Many famous writers turn to alcohol or drugs, either for motivation or escape: F. Scott Fitzgerald, Edgar Allan Poe, Stephen King and Ernest Hemingway, to name a few. I’m not sure the total number of renowned alcoholic authors is sufficient to claim a high correlation between destructive compulsive behavior and writing genius, but there’s enough to make you wonder.
A mysterious romance is often associated with troubled writers toiling over their unfinished novels in smoky studies with their favorite libations nearby. It makes you wonder if their coarse lifestyle infused their creative genius, or if their genius came first and was a burden too heavy for them to carry. I suspect it’s the latter.
Let me suggest there’s a better way to stoke your creative writing juices than drinking: walking.
Walking briskly for at least 30 minutes a day has been shown to stimulate your brain. Walkers are 50% less likely to develop dementia than non-walkers. Higher fitness levels are correlated with continued development of the hippocampus and the prefrontal cortex of the brain, both vital to memory and complex thinking. Those who remain physically active late in life are also more likely to demonstrate continued mental growth.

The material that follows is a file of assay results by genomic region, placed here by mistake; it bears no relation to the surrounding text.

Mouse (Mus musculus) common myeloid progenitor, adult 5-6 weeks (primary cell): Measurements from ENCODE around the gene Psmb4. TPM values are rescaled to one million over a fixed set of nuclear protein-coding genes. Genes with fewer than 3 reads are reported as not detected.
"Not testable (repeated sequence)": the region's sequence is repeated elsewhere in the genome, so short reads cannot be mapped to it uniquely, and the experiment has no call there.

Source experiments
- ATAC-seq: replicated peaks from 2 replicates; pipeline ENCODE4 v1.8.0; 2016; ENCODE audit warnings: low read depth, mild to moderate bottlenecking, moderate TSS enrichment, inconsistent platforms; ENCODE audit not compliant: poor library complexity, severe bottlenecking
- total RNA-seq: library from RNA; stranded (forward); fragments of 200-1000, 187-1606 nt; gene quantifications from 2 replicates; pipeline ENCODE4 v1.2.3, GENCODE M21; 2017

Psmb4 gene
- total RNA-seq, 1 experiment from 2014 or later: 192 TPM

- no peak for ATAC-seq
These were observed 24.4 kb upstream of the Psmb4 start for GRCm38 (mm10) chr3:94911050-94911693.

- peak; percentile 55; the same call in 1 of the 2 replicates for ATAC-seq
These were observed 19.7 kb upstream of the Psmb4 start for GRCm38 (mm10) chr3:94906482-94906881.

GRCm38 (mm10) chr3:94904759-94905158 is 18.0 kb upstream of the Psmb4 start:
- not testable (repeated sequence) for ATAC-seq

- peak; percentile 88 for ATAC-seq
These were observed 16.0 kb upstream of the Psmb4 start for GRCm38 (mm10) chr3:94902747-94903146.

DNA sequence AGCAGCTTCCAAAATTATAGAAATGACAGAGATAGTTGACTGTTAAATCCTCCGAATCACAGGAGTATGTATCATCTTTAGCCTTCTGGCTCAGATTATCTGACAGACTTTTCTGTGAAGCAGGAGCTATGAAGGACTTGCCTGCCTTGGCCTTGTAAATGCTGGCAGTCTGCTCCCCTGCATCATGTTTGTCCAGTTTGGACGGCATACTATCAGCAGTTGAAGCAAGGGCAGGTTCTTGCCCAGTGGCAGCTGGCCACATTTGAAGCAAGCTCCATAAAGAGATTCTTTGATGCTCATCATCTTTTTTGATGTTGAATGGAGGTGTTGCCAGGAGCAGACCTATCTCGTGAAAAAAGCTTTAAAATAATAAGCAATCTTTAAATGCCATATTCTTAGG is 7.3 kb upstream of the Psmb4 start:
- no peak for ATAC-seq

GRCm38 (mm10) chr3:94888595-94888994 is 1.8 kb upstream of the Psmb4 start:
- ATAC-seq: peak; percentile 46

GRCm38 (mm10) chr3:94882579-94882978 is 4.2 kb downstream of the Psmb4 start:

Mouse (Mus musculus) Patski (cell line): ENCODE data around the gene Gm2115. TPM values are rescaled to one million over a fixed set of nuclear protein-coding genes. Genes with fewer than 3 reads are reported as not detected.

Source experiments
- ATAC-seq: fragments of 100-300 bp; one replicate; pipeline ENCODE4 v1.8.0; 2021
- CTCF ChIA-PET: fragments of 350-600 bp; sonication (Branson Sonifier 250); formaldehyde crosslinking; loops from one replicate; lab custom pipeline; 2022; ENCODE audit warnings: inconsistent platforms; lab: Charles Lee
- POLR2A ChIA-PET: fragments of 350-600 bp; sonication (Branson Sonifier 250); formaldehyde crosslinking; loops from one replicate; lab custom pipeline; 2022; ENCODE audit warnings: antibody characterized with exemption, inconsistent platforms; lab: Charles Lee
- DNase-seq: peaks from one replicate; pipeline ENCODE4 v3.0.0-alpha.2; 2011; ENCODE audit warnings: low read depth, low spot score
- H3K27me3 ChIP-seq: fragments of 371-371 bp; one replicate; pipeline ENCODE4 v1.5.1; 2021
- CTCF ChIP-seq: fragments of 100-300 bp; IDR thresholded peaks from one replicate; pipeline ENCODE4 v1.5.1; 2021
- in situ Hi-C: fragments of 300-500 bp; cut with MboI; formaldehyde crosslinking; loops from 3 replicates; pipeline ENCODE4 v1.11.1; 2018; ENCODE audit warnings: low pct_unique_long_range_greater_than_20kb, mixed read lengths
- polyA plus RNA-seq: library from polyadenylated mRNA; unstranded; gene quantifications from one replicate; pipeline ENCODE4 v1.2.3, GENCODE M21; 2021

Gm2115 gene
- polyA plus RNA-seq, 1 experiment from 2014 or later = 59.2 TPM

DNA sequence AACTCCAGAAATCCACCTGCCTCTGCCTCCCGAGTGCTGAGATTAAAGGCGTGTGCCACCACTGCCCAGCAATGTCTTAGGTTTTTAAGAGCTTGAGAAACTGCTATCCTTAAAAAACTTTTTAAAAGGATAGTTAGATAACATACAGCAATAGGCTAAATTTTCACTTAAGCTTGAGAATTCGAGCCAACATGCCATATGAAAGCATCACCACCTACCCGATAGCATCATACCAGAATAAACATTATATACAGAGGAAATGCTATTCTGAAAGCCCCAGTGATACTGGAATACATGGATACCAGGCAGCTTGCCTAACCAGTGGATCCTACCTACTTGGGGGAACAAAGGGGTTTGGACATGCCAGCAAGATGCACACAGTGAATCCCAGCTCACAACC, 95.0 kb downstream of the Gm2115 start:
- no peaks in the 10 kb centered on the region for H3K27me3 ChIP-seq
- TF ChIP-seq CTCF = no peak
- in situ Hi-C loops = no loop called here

It also has been proven that those who walk regularly are happier and exhibit higher levels of energy. Regular physical exercise releases uplifting endorphins that improve your mood, as well as reduce stress and anxiety. You may have heard of a “runner’s high.” The release of endorphins is responsible for that buzz.
I start each day by taking a 45-minute walk with my dog along mountain trails. I’m not so sure if the walking has made me a more polished writer, but I can attest to feeling refreshed and in a much better mood on the days I walk. I am clearly more productive after my hike in the woods and able to focus at a higher level. Walking alone also gives me time to think, time for my mind to wander. I’ve come up with many new ideas for stories, plot twists, and character developments while sauntering through the woods.
While walking may not be as mysteriously romantic as Hemingway passing out at his writing desk after a night at a Key West saloon, it will definitely improve a writer’s energy and longevity. At age 64, I’d like to write many more years, so I’ll do anything to keep my body healthy and my mind sharp.
Although, I must admit, if I thought going on a weeklong bender would elevate my next Miles Stevens novel to best seller status, I’d be downing double shots right now.